Gillett explains, “My VT coordinator will select what’s going to be coming each time. For example, if I’ve got a replay of Nyck de Vries, there might be two or three angles.”
“With any replay, the first angle tends to explains what happens, the second angle would be an effects angle and the third angle an onboard. If I’ve got three angles, I start the first one on line A, the second one on line B, the third one on line C.”
The narrative from the production team helps commentators Jack Nicholls and Dario Franchitti decipher what happened with each incident during the race.
Nicholls, who has been lead commentator on most of Formula E’s 84 races, helps both new and existing fans interact with the electric series through his old-school ‘red car, blue car’ commentary style.
“You don’t want to spoon feed people and make people feel patronised. But I think there are ways you can say things that explain, but also inform,” Nicholls believes.
“If I say, ‘there goes the black and gold DS Techeetah,’ I’m explaining to people who don’t know what it is, but I’m also just describing it in terms of, for example, ‘look at that blue sky.’”
“I think it is important to differentiate especially when we have a mixed-up field here, a lot of whom won’t be household names. It’s important to point out who’s who to the viewer, I also struggle to identify drivers in a team,” Nicholls adds.
Sitting next to Gillett in the International Gallery is Formula E’s television Executive Producer Mike Scott, who Gillett calls ‘invaluable’ to the production.
“We’ve worked together for 23 years now, and he’s calling each session,” Gillett says.
“He’s invaluable because he’s looking at the timing and scoring, seeing who’s magenta [fastest] in each sector, and then telling me that I can get to camera X in time to follow the car.”
Formula E ‘one step ahead’ in innovating
While some aspects of the production have their limitations, Formula E have also innovated their offering through Driver’s Eye, Attack Mode and their full-screen ‘wipes,’ helping their coverage to stand out.
“The [Driver’s Eye] technology works on an RF frequency, coming down one of our on-board lines to us. Over time, we’ve tried different lenses to see [the effect it would have].”
“We’ve tried some wide lenses, we’ve had some narrower ones, and now it’s got to point where we’ve found which is the right lens for us. We digitise the steering wheel because the teams don’t want us to broadcast it. It really does pop, particularly on low light,” Gillett explains.
“But, it’s a really immersive camera and it’s definitely something Formula E have done well.”
Gillett believes the championship is ‘one step ahead’ on the innovation front, citing the fact that Formula E innovations have since made their way into different championships, such as the driver replay wipes.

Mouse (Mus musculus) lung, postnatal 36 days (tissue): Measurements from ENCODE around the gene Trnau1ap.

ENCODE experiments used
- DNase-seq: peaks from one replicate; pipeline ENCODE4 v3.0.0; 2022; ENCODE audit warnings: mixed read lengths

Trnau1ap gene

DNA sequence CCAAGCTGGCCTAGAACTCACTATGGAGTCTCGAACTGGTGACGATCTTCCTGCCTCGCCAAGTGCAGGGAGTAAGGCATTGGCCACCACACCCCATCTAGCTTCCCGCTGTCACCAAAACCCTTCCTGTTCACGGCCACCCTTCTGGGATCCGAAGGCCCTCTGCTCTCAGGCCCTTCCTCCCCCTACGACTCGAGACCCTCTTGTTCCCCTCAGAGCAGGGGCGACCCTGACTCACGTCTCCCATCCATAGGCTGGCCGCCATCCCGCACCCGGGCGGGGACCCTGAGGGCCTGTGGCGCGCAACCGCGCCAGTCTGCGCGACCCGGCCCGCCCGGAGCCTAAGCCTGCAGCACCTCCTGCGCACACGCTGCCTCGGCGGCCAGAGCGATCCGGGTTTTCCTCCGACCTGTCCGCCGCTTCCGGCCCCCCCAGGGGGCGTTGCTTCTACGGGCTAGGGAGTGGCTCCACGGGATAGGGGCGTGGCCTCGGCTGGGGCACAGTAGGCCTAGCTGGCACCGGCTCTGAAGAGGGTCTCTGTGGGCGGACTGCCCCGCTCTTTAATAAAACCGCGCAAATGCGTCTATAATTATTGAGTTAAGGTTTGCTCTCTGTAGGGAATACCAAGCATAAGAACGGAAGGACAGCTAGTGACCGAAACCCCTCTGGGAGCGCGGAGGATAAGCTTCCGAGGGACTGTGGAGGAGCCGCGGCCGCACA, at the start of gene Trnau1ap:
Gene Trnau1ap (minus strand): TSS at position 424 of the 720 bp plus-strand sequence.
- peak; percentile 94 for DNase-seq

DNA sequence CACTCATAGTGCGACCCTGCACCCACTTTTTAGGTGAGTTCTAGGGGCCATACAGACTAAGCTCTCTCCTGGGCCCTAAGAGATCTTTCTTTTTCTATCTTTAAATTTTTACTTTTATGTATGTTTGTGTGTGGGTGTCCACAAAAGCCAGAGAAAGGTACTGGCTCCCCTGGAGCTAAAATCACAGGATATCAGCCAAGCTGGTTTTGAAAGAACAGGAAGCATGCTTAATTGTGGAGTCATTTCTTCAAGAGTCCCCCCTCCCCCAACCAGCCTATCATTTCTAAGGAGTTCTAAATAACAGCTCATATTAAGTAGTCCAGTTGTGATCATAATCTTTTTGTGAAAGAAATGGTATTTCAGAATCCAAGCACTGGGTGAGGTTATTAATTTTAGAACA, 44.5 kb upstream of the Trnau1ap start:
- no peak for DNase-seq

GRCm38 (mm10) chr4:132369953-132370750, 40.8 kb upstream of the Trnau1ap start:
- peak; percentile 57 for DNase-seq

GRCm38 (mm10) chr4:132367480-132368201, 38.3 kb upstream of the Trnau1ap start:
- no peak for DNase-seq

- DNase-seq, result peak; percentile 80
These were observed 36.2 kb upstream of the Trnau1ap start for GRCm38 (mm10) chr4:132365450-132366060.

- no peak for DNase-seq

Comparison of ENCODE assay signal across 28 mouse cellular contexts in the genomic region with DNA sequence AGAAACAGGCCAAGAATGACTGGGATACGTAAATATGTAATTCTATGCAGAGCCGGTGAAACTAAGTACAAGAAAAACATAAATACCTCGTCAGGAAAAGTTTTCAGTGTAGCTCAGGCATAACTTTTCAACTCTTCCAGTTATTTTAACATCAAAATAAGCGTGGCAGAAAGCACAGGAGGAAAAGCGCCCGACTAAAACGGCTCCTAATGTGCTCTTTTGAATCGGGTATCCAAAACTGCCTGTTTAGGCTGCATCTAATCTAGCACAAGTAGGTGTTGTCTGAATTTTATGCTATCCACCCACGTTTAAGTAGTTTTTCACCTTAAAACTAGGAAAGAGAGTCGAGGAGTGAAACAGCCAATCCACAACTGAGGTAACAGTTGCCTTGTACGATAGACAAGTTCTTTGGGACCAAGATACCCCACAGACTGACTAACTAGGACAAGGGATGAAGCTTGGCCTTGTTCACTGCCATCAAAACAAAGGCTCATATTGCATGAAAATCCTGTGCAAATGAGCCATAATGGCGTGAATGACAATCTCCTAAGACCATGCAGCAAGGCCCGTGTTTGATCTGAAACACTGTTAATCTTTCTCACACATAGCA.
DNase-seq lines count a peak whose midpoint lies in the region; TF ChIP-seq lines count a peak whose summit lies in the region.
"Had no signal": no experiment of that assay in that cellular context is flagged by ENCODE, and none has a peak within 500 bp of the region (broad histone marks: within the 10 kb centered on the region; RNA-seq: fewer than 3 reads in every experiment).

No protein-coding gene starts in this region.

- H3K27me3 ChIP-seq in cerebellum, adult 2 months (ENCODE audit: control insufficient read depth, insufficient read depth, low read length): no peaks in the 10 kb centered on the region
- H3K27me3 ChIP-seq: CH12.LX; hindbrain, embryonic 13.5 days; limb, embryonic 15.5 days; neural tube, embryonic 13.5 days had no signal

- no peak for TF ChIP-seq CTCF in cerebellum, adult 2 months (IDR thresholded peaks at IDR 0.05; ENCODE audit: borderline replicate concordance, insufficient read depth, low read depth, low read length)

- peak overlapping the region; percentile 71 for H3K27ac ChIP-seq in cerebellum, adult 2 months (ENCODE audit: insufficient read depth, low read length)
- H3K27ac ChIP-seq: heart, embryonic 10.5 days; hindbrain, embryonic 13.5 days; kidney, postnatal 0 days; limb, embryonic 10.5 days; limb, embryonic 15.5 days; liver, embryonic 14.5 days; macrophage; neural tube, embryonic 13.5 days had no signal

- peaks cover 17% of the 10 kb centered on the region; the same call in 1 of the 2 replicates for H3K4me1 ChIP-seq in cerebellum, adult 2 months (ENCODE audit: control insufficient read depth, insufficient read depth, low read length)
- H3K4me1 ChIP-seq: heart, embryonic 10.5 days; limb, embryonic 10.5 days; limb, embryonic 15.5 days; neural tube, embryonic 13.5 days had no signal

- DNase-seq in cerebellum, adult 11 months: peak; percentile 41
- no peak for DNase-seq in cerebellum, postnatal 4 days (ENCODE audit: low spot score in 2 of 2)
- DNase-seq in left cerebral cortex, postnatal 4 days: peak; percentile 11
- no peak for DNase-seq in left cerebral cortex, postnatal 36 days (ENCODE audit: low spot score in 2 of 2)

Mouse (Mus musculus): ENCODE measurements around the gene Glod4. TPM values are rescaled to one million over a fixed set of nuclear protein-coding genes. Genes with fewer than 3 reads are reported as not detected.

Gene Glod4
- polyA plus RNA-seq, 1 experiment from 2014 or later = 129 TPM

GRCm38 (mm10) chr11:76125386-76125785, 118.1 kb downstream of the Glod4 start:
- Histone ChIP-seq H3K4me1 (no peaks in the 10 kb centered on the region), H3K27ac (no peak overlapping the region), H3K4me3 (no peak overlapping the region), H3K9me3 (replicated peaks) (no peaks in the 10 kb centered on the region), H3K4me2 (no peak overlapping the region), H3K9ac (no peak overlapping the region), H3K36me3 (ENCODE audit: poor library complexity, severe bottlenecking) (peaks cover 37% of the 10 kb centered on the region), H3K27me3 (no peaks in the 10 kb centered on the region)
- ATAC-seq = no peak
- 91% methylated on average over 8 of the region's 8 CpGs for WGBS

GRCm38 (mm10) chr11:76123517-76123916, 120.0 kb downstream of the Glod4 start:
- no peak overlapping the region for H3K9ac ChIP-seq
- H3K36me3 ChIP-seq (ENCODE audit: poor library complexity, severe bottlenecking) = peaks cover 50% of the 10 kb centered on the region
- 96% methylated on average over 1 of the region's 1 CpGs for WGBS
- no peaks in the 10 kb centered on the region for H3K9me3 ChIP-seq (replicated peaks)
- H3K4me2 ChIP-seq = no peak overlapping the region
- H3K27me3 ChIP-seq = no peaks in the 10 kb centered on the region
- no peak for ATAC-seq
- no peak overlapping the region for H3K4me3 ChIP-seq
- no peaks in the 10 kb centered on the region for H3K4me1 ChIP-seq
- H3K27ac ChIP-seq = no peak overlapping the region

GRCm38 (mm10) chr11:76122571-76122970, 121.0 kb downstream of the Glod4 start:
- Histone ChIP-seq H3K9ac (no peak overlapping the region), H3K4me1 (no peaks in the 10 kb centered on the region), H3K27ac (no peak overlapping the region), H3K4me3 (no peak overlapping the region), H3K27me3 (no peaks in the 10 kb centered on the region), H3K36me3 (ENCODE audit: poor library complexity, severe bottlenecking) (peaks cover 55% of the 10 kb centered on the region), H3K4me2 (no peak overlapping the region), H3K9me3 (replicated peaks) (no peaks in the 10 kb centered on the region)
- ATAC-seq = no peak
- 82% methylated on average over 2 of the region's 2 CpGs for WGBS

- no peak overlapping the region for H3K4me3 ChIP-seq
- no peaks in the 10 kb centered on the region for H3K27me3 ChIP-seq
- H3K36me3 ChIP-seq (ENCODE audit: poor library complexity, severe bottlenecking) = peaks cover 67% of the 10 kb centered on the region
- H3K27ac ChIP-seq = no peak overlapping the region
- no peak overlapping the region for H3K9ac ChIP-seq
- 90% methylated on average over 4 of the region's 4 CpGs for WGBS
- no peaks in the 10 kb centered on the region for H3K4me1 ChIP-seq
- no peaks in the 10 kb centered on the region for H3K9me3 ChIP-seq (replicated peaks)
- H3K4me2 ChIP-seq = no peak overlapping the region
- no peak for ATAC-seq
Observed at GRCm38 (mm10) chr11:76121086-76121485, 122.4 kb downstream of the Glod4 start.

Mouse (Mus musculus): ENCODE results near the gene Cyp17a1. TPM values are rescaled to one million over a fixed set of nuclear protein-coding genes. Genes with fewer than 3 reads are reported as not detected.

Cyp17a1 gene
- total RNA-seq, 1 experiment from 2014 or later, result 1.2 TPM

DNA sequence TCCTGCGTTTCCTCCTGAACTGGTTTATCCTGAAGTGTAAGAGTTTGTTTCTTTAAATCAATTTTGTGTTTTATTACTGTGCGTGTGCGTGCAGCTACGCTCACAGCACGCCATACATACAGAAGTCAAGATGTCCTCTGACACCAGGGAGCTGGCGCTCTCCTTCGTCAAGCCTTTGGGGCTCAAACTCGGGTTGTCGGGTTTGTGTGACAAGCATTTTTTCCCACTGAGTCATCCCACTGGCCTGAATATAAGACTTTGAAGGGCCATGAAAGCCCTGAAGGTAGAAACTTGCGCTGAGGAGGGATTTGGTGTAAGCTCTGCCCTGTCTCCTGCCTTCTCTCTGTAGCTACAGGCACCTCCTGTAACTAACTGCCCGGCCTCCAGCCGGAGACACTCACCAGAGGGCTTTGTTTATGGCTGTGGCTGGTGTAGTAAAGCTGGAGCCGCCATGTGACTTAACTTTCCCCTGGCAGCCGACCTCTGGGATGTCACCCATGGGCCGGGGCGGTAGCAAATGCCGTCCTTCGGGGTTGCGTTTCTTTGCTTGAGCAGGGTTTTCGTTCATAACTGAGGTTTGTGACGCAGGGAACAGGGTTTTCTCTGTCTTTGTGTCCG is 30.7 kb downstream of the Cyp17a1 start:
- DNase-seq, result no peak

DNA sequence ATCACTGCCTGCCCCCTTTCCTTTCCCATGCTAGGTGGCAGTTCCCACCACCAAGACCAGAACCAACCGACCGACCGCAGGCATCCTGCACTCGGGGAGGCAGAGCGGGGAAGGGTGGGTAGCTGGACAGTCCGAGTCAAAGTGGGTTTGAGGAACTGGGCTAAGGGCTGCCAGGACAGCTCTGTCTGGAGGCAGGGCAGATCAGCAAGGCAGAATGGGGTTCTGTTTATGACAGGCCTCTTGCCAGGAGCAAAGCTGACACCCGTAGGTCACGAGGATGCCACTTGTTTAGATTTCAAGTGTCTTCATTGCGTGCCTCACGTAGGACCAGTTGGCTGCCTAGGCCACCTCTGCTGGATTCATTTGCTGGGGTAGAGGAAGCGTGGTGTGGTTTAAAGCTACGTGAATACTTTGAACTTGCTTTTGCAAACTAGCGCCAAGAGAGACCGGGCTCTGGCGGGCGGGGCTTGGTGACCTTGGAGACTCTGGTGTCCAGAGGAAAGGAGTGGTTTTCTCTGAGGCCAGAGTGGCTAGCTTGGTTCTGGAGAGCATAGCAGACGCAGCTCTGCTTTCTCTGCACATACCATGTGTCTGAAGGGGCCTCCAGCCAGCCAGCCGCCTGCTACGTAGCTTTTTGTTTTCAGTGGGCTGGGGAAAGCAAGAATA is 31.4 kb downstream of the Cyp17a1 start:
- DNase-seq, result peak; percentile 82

“I think the key thing to note is right from the beginning, Formula E have always been pushing the innovation, trying to be one step ahead. We led the way with broadcast graphics.”
“Like, the Safety Car [graphic], it takes over the whole screen, ‘there’s a Safety Car.’ Sometimes people miss the information, so we’ve made it really bold, very clear, and the design of it I think has definitely led the way,” Gillett believes.
“The driver replay wipes, this is something we introduced around four years ago. We’ve done green screens, we cut them all out, with a wipe for each person. It makes it so much simpler; you clearly know, the replay is going to be of Alex Lynn.”
“There is another championship now that’s adopted that, Formula 1, but that was led from Formula E. So, it’s the simple things like that we’ve introduced over the years and the design of it.”
Since Motorsport Broadcasting interviewed Gillett, Driver’s Eye has also made its way over to Formula 1. The camera, homologated by the FIA and manufactured by ZeroNoise, appeared during the Belgian Grand Prix weekend.
F1’s iteration featured no steering wheel digitisation, putting them ahead of their electric counterparts, something Formula E may wish to review with teams.
With fans returning to motor racing circuits worldwide, Gillett is keen to bring fans closer to the action, and from a broadcasting perspective looking to ‘amplify’ that relationship further as the championship heads into season 8.
“There’s always going to be new ideas, for example with the podiums and things like that. We introduced the sequence with the drivers coming through the crowds to the podium which I really liked.”
“I think that’s something that has been missing this last year and a bit now, and I think that in season 8, I’d like to really amplify that relationship between the drivers and the fans in some way.”
Coming up in part two of this feature, we look at how the ExCeL circuit evolved from concept, to reality.
Contribute to the running costs of Motorsport Broadcasting by donating via PayPal. If you wish to reproduce the contents of this article in any form, please contact Motorsport Broadcasting in the first instance.